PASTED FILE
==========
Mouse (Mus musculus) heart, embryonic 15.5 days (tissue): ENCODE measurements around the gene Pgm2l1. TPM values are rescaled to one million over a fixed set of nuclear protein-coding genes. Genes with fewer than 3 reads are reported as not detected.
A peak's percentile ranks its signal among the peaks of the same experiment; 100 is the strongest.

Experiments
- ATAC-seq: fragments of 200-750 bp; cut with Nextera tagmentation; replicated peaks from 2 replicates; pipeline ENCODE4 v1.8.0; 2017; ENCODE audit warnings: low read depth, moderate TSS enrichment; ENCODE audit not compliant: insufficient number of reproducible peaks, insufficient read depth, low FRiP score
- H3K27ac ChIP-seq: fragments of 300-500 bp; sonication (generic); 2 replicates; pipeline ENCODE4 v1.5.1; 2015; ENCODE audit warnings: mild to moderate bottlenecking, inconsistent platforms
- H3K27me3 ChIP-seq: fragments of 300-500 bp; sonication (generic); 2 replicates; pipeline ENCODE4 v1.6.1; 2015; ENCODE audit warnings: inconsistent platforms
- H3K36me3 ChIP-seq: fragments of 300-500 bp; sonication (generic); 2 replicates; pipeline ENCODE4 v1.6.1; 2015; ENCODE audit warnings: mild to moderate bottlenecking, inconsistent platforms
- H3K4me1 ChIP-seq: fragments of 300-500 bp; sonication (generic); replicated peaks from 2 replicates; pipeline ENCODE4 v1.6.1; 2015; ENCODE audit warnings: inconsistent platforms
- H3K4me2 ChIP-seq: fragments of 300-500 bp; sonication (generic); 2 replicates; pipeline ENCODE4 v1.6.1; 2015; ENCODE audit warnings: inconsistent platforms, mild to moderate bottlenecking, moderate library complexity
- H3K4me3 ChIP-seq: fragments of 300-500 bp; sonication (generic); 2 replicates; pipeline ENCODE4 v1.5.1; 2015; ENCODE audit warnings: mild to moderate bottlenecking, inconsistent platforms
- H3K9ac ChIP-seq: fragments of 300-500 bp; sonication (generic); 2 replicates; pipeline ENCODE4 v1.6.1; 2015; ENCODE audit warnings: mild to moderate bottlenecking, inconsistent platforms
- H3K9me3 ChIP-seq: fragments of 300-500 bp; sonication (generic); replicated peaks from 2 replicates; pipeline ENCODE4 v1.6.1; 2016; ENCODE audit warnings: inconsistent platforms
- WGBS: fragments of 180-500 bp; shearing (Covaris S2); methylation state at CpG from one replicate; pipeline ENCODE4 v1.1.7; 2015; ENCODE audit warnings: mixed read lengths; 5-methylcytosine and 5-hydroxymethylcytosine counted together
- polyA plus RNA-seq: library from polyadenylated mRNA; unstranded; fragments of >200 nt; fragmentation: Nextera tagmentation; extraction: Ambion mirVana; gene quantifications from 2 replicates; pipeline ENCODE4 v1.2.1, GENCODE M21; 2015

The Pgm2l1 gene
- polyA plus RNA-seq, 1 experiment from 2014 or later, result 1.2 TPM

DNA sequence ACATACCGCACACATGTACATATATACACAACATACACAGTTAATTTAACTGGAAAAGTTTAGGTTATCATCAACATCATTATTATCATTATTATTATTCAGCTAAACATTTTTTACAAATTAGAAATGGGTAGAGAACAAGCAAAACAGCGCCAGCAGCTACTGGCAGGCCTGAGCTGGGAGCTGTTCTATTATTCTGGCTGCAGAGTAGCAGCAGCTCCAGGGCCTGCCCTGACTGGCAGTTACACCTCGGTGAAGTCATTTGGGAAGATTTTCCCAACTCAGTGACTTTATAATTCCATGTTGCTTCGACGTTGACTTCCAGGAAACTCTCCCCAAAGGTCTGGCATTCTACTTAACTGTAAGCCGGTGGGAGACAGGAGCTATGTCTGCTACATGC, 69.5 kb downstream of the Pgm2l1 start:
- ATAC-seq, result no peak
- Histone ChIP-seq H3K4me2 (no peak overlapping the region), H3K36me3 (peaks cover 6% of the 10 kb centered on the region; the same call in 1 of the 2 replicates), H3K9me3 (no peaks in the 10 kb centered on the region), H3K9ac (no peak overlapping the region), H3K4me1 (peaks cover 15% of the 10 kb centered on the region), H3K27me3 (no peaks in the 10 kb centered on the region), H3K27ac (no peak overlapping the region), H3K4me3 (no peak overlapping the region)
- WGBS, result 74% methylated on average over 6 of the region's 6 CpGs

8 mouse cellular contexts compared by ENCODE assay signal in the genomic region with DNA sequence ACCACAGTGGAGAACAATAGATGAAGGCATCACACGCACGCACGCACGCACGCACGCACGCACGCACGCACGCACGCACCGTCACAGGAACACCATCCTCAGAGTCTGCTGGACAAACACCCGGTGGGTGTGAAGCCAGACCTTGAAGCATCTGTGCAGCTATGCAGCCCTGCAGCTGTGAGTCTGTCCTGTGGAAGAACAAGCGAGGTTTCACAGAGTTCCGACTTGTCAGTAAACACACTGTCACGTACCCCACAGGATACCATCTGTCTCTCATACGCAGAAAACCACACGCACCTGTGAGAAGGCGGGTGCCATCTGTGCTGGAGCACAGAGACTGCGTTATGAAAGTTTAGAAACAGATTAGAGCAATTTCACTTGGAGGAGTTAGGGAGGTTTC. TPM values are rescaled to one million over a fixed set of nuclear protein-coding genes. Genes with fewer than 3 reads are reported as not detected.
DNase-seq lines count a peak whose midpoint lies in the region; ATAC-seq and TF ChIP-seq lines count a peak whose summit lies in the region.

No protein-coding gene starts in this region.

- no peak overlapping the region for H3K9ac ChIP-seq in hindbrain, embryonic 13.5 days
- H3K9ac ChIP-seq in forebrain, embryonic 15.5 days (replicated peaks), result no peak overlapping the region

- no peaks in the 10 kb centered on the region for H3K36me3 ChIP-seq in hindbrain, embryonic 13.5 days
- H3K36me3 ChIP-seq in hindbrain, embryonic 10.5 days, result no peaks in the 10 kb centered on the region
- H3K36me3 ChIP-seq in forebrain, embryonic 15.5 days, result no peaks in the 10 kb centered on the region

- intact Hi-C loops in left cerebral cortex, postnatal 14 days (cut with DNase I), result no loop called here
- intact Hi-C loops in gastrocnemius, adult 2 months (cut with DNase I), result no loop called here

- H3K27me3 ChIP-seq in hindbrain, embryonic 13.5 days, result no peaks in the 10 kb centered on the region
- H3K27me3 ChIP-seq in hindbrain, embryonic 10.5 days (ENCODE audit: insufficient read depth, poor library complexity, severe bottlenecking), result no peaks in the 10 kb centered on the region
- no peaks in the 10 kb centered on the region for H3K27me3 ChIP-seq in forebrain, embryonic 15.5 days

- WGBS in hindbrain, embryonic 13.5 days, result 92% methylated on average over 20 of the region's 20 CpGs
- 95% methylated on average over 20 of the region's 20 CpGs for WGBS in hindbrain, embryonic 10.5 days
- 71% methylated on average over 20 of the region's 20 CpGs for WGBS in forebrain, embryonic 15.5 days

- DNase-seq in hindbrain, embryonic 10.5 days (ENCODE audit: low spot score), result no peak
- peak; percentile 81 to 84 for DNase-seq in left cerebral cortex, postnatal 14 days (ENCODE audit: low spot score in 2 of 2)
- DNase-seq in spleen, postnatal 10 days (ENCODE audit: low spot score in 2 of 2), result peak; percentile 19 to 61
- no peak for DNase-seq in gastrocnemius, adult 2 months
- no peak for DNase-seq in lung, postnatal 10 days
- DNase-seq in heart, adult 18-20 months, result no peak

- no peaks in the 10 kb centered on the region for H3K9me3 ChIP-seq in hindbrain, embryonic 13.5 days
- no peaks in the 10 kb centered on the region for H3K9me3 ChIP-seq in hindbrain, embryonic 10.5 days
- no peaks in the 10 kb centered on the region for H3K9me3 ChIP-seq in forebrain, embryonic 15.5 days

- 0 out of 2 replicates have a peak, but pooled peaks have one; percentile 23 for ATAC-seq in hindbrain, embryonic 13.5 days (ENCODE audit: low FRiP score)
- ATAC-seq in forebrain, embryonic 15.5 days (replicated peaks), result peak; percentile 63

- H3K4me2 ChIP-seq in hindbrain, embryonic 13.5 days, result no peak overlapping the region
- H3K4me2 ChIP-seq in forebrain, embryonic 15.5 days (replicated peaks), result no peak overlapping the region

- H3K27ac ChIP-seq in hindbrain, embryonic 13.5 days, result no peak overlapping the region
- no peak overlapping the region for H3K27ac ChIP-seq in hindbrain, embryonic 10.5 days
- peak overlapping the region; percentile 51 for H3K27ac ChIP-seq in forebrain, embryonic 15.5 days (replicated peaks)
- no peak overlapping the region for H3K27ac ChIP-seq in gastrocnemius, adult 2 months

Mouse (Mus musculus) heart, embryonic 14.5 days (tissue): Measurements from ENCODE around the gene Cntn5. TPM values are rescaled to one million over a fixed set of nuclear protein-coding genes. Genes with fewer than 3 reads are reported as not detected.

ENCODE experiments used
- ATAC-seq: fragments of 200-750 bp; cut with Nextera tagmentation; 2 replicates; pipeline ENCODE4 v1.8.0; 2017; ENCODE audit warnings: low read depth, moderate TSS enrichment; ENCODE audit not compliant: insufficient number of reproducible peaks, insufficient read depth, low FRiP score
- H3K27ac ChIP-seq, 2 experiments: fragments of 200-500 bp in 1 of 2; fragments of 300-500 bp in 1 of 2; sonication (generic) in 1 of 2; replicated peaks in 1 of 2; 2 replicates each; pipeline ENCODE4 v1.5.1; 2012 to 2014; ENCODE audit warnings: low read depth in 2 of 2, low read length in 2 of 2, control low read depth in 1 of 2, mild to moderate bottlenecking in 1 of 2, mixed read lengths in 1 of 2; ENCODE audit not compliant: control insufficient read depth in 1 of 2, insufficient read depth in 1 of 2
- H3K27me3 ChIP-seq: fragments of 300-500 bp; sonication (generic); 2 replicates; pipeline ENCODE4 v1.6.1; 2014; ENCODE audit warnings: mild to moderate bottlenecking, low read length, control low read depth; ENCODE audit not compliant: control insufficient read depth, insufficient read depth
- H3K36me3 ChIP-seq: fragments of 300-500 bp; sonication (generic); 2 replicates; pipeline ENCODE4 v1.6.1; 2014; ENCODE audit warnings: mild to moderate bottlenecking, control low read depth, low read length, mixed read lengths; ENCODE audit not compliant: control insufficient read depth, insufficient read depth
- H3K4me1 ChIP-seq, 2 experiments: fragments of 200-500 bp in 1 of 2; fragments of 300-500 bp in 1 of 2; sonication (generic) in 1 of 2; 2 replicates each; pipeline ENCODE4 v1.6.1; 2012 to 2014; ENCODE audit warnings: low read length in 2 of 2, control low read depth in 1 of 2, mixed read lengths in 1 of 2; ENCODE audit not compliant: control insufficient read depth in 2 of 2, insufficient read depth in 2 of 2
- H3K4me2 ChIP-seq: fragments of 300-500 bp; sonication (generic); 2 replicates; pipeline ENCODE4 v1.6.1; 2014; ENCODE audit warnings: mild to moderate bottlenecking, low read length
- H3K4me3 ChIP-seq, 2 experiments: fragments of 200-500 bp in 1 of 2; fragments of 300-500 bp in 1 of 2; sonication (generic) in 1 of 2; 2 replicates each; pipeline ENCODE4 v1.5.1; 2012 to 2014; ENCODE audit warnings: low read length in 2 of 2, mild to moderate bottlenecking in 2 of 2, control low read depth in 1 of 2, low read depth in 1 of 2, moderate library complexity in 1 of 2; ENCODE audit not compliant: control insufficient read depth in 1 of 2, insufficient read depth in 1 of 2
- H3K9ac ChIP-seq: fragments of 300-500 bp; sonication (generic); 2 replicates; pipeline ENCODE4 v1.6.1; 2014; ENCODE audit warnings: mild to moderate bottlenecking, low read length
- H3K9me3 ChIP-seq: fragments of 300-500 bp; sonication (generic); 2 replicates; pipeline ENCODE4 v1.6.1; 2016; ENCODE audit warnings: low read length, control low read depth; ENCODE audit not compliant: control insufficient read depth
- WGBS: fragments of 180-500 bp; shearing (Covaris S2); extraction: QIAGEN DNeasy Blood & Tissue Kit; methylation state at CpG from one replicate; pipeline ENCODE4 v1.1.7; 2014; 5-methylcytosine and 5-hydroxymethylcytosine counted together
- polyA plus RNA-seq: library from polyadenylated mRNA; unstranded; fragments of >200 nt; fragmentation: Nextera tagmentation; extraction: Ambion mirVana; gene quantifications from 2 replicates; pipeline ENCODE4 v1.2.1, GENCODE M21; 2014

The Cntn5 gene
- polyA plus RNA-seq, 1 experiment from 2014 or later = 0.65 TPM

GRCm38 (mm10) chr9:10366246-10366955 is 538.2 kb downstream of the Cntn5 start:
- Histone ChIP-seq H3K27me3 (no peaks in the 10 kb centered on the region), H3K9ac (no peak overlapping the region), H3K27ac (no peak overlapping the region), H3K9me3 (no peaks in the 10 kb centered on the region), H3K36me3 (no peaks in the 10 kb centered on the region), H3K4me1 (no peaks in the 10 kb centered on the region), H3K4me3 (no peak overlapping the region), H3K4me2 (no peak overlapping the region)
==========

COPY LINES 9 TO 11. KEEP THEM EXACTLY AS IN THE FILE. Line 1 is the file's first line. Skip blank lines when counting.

- H3K4me2 ChIP-seq: fragments of 300-500 bp; sonication (generic); 2 replicates; pipeline ENCODE4 v1.6.1; 2015; ENCODE audit warnings: inconsistent platforms, mild to moderate bottlenecking, moderate library complexity
- H3K4me3 ChIP-seq: fragments of 300-500 bp; sonication (generic); 2 replicates; pipeline ENCODE4 v1.5.1; 2015; ENCODE audit warnings: mild to moderate bottlenecking, inconsistent platforms
- H3K9ac ChIP-seq: fragments of 300-500 bp; sonication (generic); 2 replicates; pipeline ENCODE4 v1.6.1; 2015; ENCODE audit warnings: mild to moderate bottlenecking, inconsistent platforms